You previously had a different address and this may have led to you being charged for both. A refund has now been made to your card.
But there are bigger questions here than just a clerical error. The real name of the company behind the website is BHP Global Limited.
It uses two addresses, one in Wimbledon in South West London and the other in Blackburn in Lancashire. Both belong to firms that take in mail for anyone who pays.
There was no real sign of the website and its bosses in London, but I traced director Daniel Heald to Blackburn where he lives, and his colleague Paul Brown is not far away in Clitheroe. I also traced records of a couple of County Court Judgments against Heald, including one last year for £2,334.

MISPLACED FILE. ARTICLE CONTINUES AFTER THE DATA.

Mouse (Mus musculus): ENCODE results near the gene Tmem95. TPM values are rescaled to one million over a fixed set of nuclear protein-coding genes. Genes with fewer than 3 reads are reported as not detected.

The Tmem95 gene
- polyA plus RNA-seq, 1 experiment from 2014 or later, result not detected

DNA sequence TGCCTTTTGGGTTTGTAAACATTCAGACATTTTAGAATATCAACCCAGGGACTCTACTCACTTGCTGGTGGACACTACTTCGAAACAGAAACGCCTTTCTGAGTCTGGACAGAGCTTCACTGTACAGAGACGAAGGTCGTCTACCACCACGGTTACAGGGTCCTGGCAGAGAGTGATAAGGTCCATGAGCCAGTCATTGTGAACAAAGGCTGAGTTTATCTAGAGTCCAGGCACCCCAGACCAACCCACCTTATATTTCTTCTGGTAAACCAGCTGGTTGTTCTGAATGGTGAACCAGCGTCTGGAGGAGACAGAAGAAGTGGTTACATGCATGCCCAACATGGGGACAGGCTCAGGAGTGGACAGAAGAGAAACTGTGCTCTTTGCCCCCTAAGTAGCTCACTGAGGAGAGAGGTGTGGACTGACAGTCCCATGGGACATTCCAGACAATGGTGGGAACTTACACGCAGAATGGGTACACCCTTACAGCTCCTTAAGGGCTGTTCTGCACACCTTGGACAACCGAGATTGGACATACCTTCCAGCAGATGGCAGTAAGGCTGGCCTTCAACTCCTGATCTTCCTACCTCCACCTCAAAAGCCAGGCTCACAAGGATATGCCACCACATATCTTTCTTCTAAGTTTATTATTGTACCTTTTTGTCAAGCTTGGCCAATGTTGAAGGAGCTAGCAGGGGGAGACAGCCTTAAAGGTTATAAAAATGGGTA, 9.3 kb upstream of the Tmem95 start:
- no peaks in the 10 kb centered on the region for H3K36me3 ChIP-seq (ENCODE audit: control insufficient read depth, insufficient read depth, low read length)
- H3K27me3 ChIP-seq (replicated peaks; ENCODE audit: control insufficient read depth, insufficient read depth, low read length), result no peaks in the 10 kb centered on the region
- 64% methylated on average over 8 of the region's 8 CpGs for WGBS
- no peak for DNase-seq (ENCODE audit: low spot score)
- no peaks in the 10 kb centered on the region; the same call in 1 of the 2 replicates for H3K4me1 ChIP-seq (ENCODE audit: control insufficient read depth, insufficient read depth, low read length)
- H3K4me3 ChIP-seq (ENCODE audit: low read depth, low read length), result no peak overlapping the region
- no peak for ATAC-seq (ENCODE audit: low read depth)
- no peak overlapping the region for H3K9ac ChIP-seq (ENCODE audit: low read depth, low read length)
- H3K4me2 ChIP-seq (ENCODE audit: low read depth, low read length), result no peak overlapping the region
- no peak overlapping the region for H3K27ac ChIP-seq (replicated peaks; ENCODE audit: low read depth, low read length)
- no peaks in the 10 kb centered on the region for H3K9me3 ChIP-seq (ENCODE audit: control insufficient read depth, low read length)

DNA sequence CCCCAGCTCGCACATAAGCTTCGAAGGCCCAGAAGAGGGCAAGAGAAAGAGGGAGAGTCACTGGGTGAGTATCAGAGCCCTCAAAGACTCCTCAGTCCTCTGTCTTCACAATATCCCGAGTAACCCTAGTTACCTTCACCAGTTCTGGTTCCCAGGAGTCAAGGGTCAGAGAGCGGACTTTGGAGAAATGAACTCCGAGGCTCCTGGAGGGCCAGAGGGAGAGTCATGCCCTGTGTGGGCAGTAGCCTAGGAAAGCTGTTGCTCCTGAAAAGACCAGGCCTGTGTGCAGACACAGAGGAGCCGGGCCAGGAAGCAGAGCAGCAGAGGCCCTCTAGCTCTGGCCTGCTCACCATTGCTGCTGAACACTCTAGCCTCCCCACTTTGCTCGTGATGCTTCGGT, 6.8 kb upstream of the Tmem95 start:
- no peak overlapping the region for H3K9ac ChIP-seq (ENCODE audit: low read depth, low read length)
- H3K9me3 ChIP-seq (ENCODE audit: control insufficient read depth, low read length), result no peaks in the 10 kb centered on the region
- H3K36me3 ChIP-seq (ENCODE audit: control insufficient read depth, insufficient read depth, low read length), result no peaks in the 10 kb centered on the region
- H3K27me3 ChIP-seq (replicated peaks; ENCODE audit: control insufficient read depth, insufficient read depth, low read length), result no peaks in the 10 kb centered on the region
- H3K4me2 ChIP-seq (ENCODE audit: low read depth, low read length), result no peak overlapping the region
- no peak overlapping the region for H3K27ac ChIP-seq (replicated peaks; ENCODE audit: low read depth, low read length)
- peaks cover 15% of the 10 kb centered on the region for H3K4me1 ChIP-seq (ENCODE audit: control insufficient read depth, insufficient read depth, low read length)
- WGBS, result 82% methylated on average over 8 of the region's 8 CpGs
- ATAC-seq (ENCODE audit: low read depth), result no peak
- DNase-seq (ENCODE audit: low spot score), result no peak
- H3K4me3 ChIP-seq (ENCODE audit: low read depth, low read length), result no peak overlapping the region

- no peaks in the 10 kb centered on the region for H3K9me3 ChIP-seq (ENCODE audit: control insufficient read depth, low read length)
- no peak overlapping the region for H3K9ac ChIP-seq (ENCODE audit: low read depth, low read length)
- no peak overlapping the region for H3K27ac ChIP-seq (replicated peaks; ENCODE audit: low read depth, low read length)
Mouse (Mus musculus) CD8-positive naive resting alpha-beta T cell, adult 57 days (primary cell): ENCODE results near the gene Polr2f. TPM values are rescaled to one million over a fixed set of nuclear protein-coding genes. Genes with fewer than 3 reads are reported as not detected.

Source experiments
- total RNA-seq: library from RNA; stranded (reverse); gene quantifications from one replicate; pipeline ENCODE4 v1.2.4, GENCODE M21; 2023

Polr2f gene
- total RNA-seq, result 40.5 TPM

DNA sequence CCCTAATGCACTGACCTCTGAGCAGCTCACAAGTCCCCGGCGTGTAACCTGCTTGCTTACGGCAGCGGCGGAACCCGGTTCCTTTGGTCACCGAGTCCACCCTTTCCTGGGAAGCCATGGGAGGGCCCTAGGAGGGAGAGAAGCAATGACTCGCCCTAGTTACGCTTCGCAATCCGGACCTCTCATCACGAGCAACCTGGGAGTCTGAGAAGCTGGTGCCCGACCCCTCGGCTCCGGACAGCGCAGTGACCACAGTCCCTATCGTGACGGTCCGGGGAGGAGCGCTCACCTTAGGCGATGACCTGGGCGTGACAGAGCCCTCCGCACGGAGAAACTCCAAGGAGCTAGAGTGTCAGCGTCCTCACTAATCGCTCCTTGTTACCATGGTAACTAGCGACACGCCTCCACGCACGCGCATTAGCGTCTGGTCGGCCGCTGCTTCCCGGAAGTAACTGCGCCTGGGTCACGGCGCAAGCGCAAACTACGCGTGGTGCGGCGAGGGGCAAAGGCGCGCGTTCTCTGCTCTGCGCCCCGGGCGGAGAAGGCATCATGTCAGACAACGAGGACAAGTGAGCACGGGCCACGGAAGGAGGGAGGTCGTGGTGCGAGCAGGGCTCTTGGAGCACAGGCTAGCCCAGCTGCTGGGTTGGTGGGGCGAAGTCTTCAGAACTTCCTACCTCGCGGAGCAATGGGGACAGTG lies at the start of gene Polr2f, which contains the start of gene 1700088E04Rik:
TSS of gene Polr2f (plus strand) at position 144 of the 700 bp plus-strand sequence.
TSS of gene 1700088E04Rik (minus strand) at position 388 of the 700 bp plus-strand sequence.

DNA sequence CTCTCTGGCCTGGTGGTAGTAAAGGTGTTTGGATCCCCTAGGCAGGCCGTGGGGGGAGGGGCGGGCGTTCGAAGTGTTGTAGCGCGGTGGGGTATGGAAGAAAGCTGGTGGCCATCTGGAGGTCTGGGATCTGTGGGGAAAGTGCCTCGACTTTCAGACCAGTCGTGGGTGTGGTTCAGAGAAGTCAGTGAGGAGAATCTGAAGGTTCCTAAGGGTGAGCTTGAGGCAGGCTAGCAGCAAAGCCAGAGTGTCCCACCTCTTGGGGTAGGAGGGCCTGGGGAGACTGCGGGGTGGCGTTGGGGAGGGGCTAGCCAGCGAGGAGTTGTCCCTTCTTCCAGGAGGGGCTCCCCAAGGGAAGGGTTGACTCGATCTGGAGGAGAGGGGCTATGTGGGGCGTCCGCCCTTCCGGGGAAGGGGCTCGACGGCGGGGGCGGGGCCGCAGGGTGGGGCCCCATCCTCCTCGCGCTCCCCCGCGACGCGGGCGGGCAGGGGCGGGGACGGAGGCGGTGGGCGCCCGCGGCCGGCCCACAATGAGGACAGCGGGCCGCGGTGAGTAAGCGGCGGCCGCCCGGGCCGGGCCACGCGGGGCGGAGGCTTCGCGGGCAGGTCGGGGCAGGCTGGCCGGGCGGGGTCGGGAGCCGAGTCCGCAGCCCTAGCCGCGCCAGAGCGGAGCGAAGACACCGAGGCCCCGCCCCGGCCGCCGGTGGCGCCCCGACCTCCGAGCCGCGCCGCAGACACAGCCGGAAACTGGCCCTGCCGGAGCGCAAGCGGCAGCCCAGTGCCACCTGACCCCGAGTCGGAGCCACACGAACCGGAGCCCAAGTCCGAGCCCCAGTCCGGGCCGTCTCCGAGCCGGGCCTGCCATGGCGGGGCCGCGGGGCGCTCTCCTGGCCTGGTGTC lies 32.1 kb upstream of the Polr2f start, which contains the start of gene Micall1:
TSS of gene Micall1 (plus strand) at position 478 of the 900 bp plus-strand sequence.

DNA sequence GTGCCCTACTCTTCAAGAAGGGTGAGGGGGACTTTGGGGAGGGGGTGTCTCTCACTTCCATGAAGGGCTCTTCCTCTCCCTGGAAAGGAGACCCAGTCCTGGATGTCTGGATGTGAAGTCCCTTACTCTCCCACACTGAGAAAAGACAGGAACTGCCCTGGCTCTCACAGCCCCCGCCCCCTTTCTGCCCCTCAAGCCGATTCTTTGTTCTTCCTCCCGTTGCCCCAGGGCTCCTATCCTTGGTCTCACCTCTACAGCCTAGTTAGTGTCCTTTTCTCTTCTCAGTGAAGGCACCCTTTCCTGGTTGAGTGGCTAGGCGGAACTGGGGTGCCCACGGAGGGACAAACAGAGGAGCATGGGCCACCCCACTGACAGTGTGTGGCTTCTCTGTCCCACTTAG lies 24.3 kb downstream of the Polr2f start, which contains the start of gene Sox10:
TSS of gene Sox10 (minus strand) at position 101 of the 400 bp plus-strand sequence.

I asked both men to comment, and in a statement from their company they told me: ‘We had some initial difficulties in contacting Mr H after receiving a letter from him’ – not much of an advertisement for their own directory service.
But this does raise the very basic question of what use their directory service might be to anyone. It could only ever be any use if the directory itself was widely advertised to the public, but when I asked this question, Heald and Brown failed to give any answer.
So, I gave their website a test drive. I searched for an electrician in Birmingham, Glasgow, Dundee, or Cardiff. Back came the answer: ‘There are no results for your search.’